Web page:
After winning three Orson Welles look-a-like contests in a row, I decided it was time to look into the issue of adjusting my dietary causes to achieve different dietary effects. I was tired of showing up alone and being offered the group rate on things. It didn’t help when the bag boy at the supermarket asked me if I wanted help to my car. My bag contained two small tomatoes. The final insult was when someone asked me if I’d had my prescription underwear renewed lately. Apparently they detected some sag.
In looking into diet schemes, I had two goals: more health and less weight. I realized that the two went body-in-girdle with each other. But I’d rather be fat and healthy than lean and sickly. Ideally, I’d like to weigh a muscular 175 pounds and be in perfect health for my age (103). But 175 pounds is a long way to go from 605. Fortunately I don’t have to go that far, but I’m sure someone does.
If you study diet books closely, as I have, you’ll realize that you could die of an unanticipated disease: diet book frustration syndrome (DBFS). Here’s the problem: they all seem to cancel each other out. Let’s look at some examples.
A Gaggle O’ Gurus
Forget it. Let’s not try to document all of the differences between the gurus. That project could turn encyclopedic in a hurry. This is only a column, not a tome. Suffice it to say that the high-protein/low carbohydrate people stress meat, fish, poultry and dairy products, along with green leafy leaves, but they eschew carbs, especially if they’re high on the glycemic scale.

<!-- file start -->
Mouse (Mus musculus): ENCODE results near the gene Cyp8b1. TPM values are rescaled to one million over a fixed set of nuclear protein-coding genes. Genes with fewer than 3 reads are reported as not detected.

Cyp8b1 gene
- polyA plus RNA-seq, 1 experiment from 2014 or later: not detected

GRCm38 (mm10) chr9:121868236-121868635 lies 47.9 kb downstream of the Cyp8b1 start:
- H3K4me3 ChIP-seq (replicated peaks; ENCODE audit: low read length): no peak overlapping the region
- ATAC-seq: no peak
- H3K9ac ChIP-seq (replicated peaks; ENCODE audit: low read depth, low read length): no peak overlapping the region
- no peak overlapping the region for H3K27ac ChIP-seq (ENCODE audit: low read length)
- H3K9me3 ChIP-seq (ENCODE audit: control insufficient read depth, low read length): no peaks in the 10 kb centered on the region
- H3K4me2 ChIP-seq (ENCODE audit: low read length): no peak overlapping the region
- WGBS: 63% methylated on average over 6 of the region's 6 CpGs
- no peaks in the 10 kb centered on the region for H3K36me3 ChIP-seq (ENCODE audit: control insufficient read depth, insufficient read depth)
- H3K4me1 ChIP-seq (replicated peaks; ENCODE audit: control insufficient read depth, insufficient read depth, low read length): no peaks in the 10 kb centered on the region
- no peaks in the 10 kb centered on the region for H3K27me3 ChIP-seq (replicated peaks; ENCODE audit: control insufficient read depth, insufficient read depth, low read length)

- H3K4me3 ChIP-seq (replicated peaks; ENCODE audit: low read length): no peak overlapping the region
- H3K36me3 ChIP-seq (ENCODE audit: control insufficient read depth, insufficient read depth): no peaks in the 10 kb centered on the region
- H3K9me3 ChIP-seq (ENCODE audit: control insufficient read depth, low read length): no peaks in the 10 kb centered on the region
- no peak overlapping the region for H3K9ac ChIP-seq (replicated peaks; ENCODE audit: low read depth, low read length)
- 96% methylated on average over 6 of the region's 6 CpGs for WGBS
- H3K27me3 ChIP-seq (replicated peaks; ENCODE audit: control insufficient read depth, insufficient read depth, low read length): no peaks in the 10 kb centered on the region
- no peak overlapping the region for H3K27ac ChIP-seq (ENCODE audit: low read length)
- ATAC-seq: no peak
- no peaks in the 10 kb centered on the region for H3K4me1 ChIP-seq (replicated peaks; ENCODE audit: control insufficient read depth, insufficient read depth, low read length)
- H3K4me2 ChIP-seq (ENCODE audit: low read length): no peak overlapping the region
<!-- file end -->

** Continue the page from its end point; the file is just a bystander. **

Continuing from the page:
The veggie-nuts stress beans and leaves while rejecting all animal products.
The lacto-oval (or is it Ovo?) vegetarians also reject flesh, but eat dairy products with impunity.
The food combination crowd tells us not to eat meat and starch together; this despite Jesus serving of bread and fish together.
The PH people want us to eat 80% alkaline-reacting foods and only 20% acid-reacting foods (your PH should test slightly alkaline). That lets out high-protein diets like Atkins and Protein Power.
The low carb people are death on fruit, except on rare occasions – like a little in the morning. The Food for Life people say we should eat only fruit in the morning.
Some gurus advise us to drink all the fresh carrot juice we can squeeze, and throw in some beets for good measure. Others insist that we shouldn’t eat corn, beets or potatoes in any form – too high in sugars. A third juice guru solves the sugar problem by diluting the juice by half with water. Don’t tell Charlotte Gerson or Jack Lalanne I told you all this! Ms. Gerson has been drinking eight to twelve glasses of carrot juice a day for years, and she hasn’t turned orange yet. It’s those leaves coming out of her head that concern me.
If you run from the sugar busters, you’ll run into the fat busters, or the protein busters or some other kind of buster.